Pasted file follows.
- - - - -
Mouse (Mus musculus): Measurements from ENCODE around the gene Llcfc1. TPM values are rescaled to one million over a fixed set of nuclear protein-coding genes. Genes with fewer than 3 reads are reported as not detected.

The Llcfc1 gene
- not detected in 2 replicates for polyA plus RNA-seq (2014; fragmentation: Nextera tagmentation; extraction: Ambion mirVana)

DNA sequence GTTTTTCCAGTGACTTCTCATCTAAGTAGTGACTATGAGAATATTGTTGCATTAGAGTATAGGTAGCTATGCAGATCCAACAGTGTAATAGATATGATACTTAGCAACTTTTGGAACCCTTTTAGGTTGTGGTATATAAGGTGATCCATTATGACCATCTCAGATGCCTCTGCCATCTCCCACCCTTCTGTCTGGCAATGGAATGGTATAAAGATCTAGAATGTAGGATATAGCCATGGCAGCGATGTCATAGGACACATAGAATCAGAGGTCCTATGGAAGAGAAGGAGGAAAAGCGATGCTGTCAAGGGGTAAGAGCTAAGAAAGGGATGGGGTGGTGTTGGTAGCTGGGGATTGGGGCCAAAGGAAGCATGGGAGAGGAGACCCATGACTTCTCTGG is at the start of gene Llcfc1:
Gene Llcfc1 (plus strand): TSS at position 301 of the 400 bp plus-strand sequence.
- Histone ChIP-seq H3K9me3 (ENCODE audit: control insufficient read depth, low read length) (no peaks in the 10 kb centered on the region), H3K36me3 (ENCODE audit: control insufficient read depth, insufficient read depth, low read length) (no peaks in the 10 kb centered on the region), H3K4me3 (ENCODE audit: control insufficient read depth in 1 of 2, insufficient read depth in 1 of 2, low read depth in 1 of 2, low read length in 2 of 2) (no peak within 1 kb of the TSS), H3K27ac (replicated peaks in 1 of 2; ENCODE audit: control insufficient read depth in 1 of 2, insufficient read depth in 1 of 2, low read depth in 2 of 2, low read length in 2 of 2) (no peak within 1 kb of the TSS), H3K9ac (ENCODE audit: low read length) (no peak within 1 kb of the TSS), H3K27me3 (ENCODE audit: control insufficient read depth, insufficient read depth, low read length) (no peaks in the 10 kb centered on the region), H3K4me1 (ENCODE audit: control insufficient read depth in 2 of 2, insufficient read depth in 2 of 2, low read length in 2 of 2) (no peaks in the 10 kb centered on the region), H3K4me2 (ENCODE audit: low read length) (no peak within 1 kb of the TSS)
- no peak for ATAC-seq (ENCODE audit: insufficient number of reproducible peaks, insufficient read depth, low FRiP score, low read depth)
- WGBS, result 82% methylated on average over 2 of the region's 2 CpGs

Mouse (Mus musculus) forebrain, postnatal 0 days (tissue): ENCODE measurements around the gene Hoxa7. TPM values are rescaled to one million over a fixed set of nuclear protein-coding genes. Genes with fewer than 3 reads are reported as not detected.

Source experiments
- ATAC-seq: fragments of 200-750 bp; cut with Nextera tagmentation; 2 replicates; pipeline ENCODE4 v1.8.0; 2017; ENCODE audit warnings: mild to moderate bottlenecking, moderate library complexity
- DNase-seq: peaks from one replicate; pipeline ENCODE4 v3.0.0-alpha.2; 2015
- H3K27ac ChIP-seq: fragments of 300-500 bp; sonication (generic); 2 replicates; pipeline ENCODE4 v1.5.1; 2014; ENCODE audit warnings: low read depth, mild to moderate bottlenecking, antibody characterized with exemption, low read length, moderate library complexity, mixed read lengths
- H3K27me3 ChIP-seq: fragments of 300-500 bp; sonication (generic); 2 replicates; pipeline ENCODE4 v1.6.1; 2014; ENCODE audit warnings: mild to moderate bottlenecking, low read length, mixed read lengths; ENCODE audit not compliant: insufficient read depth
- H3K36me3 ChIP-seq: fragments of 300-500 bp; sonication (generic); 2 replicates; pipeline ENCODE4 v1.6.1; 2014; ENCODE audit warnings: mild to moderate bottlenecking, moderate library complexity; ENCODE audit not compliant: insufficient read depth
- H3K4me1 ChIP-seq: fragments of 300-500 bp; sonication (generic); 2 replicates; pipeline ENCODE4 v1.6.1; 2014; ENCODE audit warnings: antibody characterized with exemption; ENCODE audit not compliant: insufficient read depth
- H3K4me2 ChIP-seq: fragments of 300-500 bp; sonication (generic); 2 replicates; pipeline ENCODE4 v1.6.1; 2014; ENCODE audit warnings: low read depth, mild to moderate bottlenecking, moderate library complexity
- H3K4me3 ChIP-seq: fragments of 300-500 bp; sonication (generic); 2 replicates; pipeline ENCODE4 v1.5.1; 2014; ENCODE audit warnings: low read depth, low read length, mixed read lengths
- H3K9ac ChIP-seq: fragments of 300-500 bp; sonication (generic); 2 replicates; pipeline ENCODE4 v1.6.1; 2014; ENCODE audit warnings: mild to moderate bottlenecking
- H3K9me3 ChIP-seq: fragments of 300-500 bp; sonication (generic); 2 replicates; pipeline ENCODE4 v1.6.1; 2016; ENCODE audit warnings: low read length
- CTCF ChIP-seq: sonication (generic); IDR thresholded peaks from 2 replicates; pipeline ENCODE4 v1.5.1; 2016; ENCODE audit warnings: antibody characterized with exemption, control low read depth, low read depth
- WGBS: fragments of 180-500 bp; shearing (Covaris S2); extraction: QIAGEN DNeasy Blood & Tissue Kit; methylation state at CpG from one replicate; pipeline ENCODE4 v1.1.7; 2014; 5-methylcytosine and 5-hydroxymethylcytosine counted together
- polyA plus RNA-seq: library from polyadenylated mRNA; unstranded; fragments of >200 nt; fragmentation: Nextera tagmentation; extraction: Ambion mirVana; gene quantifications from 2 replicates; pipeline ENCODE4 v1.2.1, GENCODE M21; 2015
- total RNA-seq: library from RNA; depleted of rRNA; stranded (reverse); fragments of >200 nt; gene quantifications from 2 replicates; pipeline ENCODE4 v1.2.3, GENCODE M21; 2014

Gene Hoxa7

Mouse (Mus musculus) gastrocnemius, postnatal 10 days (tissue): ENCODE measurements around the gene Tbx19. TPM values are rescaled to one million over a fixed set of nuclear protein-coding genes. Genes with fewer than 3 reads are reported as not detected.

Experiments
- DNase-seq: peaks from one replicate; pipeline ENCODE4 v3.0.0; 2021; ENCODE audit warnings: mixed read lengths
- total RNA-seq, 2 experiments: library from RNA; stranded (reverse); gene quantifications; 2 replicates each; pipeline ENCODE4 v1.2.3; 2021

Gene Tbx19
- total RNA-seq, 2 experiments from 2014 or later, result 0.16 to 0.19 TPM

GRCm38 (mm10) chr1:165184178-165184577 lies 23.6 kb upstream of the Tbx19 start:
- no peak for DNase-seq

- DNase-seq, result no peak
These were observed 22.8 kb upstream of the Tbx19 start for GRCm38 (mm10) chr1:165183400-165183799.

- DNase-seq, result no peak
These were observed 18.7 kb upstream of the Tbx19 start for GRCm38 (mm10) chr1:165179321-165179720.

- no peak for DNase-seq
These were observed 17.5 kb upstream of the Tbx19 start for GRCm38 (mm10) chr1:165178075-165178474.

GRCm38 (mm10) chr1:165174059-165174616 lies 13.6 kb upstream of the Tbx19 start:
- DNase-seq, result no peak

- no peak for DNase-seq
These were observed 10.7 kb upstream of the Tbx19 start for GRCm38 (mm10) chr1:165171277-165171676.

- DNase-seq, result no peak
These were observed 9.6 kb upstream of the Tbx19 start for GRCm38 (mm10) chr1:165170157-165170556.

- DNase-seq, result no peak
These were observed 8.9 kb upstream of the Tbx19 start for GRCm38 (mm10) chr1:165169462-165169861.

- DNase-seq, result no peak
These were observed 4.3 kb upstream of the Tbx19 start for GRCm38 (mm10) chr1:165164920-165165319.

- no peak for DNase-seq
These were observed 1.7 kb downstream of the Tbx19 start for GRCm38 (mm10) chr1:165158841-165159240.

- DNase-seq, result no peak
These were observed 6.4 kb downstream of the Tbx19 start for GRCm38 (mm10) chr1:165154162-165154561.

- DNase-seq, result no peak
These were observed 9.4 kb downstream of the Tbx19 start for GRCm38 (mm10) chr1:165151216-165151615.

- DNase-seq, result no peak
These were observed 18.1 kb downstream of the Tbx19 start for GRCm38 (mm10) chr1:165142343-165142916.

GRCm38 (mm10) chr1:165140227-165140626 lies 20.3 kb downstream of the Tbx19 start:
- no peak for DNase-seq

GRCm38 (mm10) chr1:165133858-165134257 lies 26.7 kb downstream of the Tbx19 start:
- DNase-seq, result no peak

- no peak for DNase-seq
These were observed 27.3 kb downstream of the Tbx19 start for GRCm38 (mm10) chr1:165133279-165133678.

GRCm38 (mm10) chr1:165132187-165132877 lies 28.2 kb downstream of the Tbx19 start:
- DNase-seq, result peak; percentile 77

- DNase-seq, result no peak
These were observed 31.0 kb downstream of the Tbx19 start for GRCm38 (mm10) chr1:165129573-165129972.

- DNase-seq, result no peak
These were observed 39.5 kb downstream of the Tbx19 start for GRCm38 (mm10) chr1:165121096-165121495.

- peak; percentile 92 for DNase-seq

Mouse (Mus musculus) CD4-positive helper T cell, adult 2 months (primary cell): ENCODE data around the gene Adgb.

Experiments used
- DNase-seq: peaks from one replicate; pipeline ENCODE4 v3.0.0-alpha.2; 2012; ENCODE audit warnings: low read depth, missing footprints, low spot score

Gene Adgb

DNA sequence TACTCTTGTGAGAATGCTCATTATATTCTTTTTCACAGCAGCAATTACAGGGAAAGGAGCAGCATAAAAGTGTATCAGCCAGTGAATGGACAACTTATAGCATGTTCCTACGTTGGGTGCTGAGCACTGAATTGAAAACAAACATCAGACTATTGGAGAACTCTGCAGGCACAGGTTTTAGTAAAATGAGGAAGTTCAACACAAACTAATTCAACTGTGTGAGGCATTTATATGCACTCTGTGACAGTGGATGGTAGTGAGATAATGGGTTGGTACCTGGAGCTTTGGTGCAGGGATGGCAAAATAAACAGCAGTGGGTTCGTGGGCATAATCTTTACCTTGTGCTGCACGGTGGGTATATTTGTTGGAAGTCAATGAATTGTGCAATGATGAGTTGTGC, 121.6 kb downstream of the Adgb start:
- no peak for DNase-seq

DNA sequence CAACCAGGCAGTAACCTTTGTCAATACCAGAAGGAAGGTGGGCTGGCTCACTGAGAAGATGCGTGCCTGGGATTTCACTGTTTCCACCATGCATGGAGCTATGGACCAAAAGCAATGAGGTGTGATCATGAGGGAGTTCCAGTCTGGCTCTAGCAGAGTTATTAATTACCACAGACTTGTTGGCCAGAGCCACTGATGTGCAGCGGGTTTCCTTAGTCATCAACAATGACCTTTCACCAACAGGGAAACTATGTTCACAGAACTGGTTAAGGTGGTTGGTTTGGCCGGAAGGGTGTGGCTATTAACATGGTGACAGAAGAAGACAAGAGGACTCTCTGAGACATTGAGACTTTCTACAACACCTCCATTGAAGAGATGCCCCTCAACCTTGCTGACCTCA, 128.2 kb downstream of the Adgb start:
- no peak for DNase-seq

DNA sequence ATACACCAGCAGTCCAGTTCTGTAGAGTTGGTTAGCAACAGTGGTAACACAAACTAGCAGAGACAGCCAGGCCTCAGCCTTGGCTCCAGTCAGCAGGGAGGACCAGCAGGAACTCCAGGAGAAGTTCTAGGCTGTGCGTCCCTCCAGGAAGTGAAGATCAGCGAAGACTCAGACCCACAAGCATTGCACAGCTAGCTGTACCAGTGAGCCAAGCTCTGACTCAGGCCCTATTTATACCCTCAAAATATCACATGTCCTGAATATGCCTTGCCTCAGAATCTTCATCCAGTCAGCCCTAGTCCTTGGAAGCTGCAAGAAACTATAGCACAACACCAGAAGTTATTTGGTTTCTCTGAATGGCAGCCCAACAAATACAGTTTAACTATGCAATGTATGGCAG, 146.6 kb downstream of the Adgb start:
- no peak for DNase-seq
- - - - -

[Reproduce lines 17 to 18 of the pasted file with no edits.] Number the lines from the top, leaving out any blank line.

- H3K4me2 ChIP-seq: fragments of 300-500 bp; sonication (generic); 2 replicates; pipeline ENCODE4 v1.6.1; 2014; ENCODE audit warnings: low read depth, mild to moderate bottlenecking, moderate library complexity
- H3K4me3 ChIP-seq: fragments of 300-500 bp; sonication (generic); 2 replicates; pipeline ENCODE4 v1.5.1; 2014; ENCODE audit warnings: low read depth, low read length, mixed read lengths